Toronto Gourmet Food and Wine show preview
This past Thursday night, the 2012 Gourmet Food and Wine Expo kicked off with a preview, although the weekend-long event properly begins today. This was my first time at the event, so the concept of an expo at the Convention Centre had me picturing stark florescent lighting, and people walking around in bacon costumes.
Fortunately, it's nothing like that--it's more of a mingling party, and it's one of the few events where there seems to be something for everyone. Looking for classics? Caesars and sliders are on hand. Feeling pretentious? Cheese and wine sampling is available all night long. Personally, my inner food geek came out full force.
It started with Victor Restaurant serving duck pate ice cream and Saskatoon berries. My brain expected to bite into a cold wad of liver, but my taste buds got a hit of sweetness that tasted suspiciously like vanilla ice cream. By the time I hit the pate, I'd bitten into the sweet berries. The sample left my blind-sighted taste buds working in overdrive, trying to figure out what just happened.
If the idea of tastebud-trickery appeals to you, there are a few other options to try.
Kelp Caviar is a good one. Mad science--that is, molecular gastronomy--has repurposed seaweed into little spheres of wasbi, salmon, and sturgeon-flavoured caviar. It's pretty close to the real thing, considering what it's made from. My only gripe is that it's piled onto stale, toast crackers, but scrape it off and you're good to go.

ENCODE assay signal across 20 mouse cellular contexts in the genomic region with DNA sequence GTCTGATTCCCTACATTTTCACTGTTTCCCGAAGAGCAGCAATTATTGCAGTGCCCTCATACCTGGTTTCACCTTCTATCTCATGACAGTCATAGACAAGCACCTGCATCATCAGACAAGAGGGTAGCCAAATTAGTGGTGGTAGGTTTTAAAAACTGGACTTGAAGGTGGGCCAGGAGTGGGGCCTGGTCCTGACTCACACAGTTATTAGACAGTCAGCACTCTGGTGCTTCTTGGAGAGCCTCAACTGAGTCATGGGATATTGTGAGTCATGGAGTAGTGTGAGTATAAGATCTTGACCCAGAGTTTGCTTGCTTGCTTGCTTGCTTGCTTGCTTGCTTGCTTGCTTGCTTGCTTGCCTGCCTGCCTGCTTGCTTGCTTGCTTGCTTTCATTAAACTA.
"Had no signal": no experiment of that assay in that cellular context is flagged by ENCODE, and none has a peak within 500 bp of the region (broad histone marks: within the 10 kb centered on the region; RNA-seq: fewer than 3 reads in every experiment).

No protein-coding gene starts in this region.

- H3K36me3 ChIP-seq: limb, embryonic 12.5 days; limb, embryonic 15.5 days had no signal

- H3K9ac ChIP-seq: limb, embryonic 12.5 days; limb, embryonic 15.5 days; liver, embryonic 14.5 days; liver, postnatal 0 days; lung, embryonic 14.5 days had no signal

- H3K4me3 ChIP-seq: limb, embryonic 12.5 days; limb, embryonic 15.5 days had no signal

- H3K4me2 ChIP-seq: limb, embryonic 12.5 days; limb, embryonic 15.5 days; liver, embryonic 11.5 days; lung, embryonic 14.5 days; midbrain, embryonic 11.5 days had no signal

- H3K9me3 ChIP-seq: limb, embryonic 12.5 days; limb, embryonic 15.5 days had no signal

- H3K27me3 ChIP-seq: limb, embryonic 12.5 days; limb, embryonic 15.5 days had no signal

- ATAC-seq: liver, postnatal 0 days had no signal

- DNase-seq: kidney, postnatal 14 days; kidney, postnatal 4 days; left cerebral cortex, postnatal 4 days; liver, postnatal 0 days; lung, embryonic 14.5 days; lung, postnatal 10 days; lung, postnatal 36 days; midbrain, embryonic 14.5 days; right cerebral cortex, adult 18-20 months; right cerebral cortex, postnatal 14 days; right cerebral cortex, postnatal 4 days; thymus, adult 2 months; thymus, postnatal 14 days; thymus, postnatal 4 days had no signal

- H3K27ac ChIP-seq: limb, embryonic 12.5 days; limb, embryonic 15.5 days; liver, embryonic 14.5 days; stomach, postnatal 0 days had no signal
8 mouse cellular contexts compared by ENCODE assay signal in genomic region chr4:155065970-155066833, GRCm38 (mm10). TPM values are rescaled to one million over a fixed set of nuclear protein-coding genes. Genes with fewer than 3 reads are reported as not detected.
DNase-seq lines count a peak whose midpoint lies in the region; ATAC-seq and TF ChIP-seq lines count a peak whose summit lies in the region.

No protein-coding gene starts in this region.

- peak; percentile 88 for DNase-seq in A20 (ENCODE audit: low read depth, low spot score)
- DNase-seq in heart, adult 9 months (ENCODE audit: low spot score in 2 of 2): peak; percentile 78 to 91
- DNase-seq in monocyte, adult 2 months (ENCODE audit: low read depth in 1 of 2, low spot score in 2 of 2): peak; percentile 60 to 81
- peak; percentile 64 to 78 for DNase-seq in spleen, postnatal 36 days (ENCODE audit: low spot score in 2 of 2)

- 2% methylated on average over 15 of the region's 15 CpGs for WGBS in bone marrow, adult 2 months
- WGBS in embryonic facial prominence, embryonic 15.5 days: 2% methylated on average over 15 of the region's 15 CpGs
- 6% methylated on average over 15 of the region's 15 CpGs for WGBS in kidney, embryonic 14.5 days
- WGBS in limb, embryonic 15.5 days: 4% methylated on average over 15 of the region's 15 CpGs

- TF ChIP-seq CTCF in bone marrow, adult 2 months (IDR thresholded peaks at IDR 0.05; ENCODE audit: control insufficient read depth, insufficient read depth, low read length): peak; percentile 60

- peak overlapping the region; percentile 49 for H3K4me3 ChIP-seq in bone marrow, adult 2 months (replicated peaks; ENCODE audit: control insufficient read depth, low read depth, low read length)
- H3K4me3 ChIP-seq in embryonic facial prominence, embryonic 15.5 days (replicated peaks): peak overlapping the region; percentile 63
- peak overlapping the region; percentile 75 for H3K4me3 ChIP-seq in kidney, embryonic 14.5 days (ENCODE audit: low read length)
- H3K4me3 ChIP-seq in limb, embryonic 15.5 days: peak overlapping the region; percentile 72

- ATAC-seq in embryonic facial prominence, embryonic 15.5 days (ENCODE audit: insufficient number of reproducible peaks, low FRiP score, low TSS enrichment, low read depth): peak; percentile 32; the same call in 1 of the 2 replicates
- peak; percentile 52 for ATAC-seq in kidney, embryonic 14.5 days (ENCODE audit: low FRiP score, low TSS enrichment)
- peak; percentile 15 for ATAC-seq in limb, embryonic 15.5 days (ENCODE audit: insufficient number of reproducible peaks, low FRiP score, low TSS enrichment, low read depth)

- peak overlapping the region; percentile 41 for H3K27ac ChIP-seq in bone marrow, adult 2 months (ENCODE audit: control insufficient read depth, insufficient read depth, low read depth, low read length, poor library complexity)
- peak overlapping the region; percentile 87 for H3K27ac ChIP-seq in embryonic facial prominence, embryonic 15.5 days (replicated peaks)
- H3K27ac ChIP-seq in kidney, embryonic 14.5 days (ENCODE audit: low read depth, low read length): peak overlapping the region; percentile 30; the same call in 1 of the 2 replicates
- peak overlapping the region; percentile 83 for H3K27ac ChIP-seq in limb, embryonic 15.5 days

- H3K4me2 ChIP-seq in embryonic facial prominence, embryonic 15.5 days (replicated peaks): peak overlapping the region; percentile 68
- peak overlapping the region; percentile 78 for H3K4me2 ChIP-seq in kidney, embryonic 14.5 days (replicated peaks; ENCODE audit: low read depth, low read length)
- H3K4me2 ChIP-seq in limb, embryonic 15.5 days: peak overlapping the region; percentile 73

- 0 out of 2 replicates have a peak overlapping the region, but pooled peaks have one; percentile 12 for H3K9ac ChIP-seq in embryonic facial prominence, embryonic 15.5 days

There's an LCBO's worth of drink at this event. I zeroed in on the ice wine vodka from Vice. It's a chance to mix two drinks that shouldn't be mixed. Again, your taste buds will be confused. You'll get an equal mix of sweet wine and vodka without the chemical burning taste.
Molson is also mixing beer cocktails (read: Molson meets Skinny Sour), but if you're a brewskie or wine purist, you'll still find it here.
There are crowds at this event, but the wait times are surprisingly short. I dreaded getting into a snaking line for sampling tickets, but I was at the front of the ticket booth within a couple minutes. The event is really whatever you make of it. You can choose to go to the premium wine tasting lounge, or you can play a vigorous game of wine glass pong.
I also discovered that seating is sparse when I tried to gracefully eat an entire lobster tail out of a Dixie cup--suffice to say that I failed miserably. This is more of a mingling event. I recommend going for finger foods, or at least ones that don't require major utensils.
Dessert was my final stop on this tour. The macarons from Ruelo Patisserie are moist and come in classic vanilla or chocolate, but if you want to finish the night with one more tongue teaser, they also have wasabi grapefruit, black truffle, and rose lychee raspberry on hand.
The Gourmet Food and Wine Expo runs from November 16-18, and tickets are $20 and can be purchased online.
Photos by Natta Summerky